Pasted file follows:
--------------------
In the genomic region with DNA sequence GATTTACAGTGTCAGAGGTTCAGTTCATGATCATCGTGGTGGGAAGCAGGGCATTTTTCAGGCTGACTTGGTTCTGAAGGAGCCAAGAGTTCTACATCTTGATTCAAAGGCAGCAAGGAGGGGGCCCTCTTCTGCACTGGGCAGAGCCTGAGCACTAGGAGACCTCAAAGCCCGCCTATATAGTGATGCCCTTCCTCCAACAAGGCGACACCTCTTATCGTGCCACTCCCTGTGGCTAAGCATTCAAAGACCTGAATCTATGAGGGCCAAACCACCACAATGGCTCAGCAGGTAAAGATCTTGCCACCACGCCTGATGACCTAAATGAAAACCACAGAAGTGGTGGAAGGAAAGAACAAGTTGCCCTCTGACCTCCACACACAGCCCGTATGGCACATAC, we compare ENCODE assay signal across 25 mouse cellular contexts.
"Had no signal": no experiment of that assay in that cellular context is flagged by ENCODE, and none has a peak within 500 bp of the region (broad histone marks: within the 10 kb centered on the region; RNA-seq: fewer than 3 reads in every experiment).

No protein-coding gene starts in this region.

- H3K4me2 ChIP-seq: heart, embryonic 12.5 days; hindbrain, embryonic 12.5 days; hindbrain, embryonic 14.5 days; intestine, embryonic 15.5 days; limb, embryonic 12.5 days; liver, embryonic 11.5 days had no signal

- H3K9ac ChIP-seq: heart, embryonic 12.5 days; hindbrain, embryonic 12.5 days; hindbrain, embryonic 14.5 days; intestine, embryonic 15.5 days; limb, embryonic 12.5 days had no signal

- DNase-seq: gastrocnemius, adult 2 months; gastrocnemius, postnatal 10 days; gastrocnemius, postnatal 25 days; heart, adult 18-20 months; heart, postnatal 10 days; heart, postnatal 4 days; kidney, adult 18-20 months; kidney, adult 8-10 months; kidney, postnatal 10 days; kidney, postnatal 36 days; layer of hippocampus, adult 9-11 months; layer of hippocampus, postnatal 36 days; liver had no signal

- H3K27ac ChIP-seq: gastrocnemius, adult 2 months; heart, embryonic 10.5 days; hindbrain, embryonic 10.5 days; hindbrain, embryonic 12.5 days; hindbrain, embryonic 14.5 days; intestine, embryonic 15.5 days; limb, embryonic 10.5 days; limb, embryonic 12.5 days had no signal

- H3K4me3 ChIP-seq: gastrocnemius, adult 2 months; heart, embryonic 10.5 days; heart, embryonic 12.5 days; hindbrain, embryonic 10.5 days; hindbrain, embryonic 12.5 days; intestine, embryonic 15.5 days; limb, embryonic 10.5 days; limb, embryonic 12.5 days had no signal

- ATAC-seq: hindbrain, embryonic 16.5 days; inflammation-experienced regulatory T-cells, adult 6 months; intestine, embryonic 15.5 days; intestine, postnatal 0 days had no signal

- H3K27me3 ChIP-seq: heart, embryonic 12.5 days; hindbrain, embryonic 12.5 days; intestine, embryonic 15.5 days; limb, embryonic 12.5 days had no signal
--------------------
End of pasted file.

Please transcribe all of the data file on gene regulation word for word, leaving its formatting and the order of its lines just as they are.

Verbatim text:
In the genomic region with DNA sequence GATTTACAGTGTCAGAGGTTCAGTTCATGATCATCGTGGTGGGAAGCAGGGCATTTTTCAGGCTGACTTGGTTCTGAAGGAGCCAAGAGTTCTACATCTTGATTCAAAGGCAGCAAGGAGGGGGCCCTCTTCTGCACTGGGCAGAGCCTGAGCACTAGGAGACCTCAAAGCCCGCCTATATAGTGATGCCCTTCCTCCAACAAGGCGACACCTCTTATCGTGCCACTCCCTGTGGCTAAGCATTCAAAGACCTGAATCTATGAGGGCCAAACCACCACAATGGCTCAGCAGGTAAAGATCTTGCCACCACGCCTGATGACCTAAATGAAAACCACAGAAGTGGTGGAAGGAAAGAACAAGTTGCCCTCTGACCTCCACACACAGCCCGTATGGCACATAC, we compare ENCODE assay signal across 25 mouse cellular contexts.
"Had no signal": no experiment of that assay in that cellular context is flagged by ENCODE, and none has a peak within 500 bp of the region (broad histone marks: within the 10 kb centered on the region; RNA-seq: fewer than 3 reads in every experiment).

No protein-coding gene starts in this region.

- H3K4me2 ChIP-seq: heart, embryonic 12.5 days; hindbrain, embryonic 12.5 days; hindbrain, embryonic 14.5 days; intestine, embryonic 15.5 days; limb, embryonic 12.5 days; liver, embryonic 11.5 days had no signal

- H3K9ac ChIP-seq: heart, embryonic 12.5 days; hindbrain, embryonic 12.5 days; hindbrain, embryonic 14.5 days; intestine, embryonic 15.5 days; limb, embryonic 12.5 days had no signal

- DNase-seq: gastrocnemius, adult 2 months; gastrocnemius, postnatal 10 days; gastrocnemius, postnatal 25 days; heart, adult 18-20 months; heart, postnatal 10 days; heart, postnatal 4 days; kidney, adult 18-20 months; kidney, adult 8-10 months; kidney, postnatal 10 days; kidney, postnatal 36 days; layer of hippocampus, adult 9-11 months; layer of hippocampus, postnatal 36 days; liver had no signal

- H3K27ac ChIP-seq: gastrocnemius, adult 2 months; heart, embryonic 10.5 days; hindbrain, embryonic 10.5 days; hindbrain, embryonic 12.5 days; hindbrain, embryonic 14.5 days; intestine, embryonic 15.5 days; limb, embryonic 10.5 days; limb, embryonic 12.5 days had no signal

- H3K4me3 ChIP-seq: gastrocnemius, adult 2 months; heart, embryonic 10.5 days; heart, embryonic 12.5 days; hindbrain, embryonic 10.5 days; hindbrain, embryonic 12.5 days; intestine, embryonic 15.5 days; limb, embryonic 10.5 days; limb, embryonic 12.5 days had no signal

- ATAC-seq: hindbrain, embryonic 16.5 days; inflammation-experienced regulatory T-cells, adult 6 months; intestine, embryonic 15.5 days; intestine, postnatal 0 days had no signal

- H3K27me3 ChIP-seq: heart, embryonic 12.5 days; hindbrain, embryonic 12.5 days; intestine, embryonic 15.5 days; limb, embryonic 12.5 days had no signal